Commemorating the Day of Holocaust Remembrance

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Commemorating the Day of Holocaust Remembrance

Antony J. Blinken, Secretary of State

Under the theme “Courage Facing Evil,” today we mark the Day of Holocaust Remembrance and honor the victims and survivors of the Holocaust.

As we remember the horrors of that dark chapter, we are surrounded by descendants of Holocaust survivors who were inspired by their family’s suffering and courage to dedicate themselves to public service. It is a sentiment I share from my own family’s story. They are public servants like U.S. Ambassador Michèle Taylor, whose parents and grandparents managed to escape the Holocaust before the Nazis murdered her extended family. This terrible loss of loved ones and her family’s will to survive were catalysts for the Ambassador’s long career defending and advancing the cause of human rights. Today, she is the U.S. representative to the United Nations Human Rights Council, where she stands up for the freedom, equal rights and dignity of all, and where she is working to rally the world in support of Ukraine against Russia’s brutal war of aggression.

Our charge remains to stand united against tyranny, lies, and hatred in all their forms. We must confront rising antisemitism. We must ensure that current and future generations learn the history and lessons of and from the Holocaust, so they feel a responsibility to stand up to injustice and take action against atrocities wherever they occur. This work is urgent. Fewer and fewer survivors are still with us, while those who deny and distort the history of the Holocaust are finding insidious new ways to spread their lies.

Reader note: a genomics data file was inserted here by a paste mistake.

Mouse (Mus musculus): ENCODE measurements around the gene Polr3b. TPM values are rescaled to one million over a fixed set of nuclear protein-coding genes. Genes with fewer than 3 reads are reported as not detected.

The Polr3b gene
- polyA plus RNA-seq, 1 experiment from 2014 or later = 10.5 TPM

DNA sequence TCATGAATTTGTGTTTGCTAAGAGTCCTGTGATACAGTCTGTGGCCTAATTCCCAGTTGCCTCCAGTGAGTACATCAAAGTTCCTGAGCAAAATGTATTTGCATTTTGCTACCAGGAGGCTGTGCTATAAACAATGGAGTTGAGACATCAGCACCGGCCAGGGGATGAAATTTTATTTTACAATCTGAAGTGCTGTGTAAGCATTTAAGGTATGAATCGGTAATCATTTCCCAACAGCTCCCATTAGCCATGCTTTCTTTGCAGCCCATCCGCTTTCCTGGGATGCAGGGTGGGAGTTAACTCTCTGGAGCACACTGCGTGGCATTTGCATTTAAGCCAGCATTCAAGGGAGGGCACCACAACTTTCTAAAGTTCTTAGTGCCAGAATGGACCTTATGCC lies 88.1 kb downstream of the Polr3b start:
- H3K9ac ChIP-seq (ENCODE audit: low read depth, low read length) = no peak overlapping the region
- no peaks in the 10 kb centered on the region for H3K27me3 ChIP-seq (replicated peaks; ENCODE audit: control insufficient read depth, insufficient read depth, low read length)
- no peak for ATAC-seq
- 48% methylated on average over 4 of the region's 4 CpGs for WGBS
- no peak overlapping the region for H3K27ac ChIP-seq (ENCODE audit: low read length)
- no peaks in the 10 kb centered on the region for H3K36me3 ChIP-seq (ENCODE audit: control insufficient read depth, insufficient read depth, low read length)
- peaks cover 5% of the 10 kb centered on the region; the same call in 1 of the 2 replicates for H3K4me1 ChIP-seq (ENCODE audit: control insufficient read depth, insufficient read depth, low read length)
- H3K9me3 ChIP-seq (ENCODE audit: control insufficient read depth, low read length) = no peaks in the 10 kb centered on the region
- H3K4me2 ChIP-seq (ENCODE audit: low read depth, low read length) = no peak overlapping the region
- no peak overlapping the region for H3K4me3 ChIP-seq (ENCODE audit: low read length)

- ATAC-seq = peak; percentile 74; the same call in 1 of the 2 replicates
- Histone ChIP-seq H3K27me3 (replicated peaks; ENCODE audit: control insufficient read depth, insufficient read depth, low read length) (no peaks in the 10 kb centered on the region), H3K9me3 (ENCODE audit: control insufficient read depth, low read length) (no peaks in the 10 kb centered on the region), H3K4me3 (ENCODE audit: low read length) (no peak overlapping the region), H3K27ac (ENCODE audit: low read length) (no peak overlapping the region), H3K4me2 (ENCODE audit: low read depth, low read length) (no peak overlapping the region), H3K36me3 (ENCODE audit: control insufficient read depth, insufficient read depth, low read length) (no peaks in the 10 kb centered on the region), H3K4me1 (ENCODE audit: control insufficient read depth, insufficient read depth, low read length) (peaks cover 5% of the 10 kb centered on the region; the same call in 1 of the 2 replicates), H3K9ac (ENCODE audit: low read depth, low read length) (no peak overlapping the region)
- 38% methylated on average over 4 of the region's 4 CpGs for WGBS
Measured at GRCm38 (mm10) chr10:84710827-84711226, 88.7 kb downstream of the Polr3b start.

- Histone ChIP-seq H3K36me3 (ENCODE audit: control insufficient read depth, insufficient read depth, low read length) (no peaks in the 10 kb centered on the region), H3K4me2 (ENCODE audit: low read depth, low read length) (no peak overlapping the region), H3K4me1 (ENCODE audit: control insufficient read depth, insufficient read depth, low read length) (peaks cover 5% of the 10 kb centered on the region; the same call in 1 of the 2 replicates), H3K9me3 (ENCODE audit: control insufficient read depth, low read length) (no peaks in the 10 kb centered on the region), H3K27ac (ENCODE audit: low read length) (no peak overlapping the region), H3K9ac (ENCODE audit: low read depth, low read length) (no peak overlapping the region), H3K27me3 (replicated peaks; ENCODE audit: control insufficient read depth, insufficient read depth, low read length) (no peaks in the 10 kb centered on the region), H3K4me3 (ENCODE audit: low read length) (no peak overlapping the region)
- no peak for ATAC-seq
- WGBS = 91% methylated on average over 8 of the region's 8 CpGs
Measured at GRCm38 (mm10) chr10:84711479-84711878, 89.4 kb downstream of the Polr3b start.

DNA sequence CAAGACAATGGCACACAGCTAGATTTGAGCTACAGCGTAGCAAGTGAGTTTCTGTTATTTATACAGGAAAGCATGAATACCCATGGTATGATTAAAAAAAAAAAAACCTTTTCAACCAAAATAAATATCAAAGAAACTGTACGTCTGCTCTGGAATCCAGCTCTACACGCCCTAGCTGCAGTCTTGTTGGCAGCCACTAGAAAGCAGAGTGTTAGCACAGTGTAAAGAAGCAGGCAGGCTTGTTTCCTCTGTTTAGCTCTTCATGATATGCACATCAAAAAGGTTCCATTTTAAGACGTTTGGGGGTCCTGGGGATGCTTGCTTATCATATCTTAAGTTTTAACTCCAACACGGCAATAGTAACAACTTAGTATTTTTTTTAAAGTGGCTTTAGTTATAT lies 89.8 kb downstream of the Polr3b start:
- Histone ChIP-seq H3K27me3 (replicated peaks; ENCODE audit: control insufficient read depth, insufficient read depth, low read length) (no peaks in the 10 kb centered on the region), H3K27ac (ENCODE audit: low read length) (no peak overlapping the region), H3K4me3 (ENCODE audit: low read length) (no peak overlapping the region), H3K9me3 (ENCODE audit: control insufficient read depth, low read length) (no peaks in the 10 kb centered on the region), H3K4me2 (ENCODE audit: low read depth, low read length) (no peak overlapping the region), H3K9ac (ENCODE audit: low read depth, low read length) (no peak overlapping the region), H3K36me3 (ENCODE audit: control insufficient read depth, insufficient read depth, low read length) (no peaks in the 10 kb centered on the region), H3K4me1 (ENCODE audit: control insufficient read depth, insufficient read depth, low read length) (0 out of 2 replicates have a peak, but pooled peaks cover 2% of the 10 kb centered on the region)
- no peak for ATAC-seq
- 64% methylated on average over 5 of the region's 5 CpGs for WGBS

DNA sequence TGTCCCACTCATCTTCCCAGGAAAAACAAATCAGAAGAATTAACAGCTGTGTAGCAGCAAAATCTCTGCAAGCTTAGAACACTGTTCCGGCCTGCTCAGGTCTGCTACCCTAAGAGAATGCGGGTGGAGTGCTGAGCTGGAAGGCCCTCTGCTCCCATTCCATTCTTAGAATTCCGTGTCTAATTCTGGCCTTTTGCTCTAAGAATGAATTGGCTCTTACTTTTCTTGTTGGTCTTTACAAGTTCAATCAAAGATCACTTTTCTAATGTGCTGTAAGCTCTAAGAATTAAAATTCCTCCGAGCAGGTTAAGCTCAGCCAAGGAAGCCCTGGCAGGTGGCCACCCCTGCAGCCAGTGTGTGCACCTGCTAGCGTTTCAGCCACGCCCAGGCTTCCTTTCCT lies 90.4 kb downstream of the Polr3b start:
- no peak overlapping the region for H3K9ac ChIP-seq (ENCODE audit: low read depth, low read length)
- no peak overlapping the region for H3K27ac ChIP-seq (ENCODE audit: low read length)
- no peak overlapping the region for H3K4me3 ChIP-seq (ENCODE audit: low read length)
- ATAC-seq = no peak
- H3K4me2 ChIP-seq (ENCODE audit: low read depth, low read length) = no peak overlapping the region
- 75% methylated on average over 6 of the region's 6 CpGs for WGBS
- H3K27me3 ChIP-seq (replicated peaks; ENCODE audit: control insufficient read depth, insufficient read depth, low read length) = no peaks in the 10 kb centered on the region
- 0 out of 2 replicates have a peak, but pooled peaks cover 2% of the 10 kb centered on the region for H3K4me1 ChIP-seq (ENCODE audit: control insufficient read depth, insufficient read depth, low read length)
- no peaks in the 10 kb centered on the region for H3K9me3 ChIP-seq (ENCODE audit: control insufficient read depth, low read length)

Today we remember all Holocaust survivors, the six million Jewish men, women and children who were murdered, and the millions of others who were killed or suffered persecution and horrific inhumanity, including Roma, persons with disabilities, and LGTBQI+ persons who were targeted in the Nazis’ campaign of dehumanization. Their precious lives and memory teach us why it is important not only to remember, but also to act. Every act of courage in the face of evil gives meaning to our sacred vow “Never Again.”

Under the theme “Courage Facing Evil,” today we mark the Day of Holocaust Remembrance and honor the victims and survivors of the Holocaust.

As we remember the horrors of that dark chapter, we are surrounded by descendants of Holocaust survivors who were inspired by their family’s suffering and courage to dedicate themselves to public service. It is a sentiment I share from my own family’s story. They are public servants like U.S. Ambassador Michèle Taylor, whose parents and grandparents managed to escape the Holocaust before the Nazis murdered her extended family. This terrible loss of loved ones and her family’s will to survive were catalysts for the Ambassador’s long career defending and advancing the cause of human rights. Today, she is the U.S. representative to the United Nations Human Rights Council, where she stands up for the freedom, equal rights and dignity of all, and where she is working to rally the world in support of Ukraine against Russia’s brutal war of aggression.

Our charge remains to stand united against tyranny, lies, and hatred in all their forms. We must confront rising antisemitism. We must ensure that current and future generations learn the history and lessons of and from the Holocaust, so they feel a responsibility to stand up to injustice and take action against atrocities wherever they occur. This work is urgent. Fewer and fewer survivors are still with us, while those who deny and distort the history of the Holocaust are finding insidious new ways to spread their lies.

Today we remember all Holocaust survivors, the six million Jewish men, women and children who were murdered, and the millions of others who were killed or suffered persecution and horrific inhumanity, including Roma, persons with disabilities, and LGTBQI+ persons who were targeted in the Nazis’ campaign of dehumanization. Their precious lives and memory teach us why it is important not only to remember, but also to act. Every act of courage in the face of evil gives meaning to our sacred vow “Never Again.”